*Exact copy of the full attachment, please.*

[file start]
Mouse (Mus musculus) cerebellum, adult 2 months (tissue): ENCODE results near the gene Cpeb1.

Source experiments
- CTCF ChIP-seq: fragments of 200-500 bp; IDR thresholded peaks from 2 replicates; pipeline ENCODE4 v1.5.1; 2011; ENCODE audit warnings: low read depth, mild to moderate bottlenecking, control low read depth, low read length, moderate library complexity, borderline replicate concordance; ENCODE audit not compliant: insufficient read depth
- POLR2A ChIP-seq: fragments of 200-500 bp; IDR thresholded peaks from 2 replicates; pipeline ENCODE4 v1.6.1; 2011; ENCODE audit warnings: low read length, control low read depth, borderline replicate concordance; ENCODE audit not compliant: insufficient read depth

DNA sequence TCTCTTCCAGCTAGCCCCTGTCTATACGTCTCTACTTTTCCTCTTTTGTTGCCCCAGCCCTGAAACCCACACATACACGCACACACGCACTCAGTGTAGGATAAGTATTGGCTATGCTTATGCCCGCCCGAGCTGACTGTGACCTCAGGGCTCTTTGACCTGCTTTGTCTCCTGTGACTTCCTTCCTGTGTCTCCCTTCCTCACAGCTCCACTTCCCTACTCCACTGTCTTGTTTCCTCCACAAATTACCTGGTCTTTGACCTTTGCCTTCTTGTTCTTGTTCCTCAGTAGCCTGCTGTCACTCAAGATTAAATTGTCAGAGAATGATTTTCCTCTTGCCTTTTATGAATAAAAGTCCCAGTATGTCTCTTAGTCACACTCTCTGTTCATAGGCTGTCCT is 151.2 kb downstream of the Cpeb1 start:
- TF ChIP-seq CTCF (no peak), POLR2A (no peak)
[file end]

Mouse (Mus musculus) cerebellum, adult 2 months (tissue): ENCODE results near the gene Cpeb1.

Source experiments
- CTCF ChIP-seq: fragments of 200-500 bp; IDR thresholded peaks from 2 replicates; pipeline ENCODE4 v1.5.1; 2011; ENCODE audit warnings: low read depth, mild to moderate bottlenecking, control low read depth, low read length, moderate library complexity, borderline replicate concordance; ENCODE audit not compliant: insufficient read depth
- POLR2A ChIP-seq: fragments of 200-500 bp; IDR thresholded peaks from 2 replicates; pipeline ENCODE4 v1.6.1; 2011; ENCODE audit warnings: low read length, control low read depth, borderline replicate concordance; ENCODE audit not compliant: insufficient read depth

DNA sequence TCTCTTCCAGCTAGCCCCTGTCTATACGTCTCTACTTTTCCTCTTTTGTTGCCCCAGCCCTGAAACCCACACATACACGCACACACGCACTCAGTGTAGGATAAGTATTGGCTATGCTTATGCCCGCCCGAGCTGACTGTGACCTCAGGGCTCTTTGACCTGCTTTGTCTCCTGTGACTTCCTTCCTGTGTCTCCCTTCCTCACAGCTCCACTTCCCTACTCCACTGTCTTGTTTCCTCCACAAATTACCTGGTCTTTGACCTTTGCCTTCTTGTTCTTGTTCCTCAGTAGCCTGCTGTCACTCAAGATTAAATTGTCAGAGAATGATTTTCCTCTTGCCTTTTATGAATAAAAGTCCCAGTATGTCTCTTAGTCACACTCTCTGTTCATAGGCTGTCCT is 151.2 kb downstream of the Cpeb1 start:
- TF ChIP-seq CTCF (no peak), POLR2A (no peak)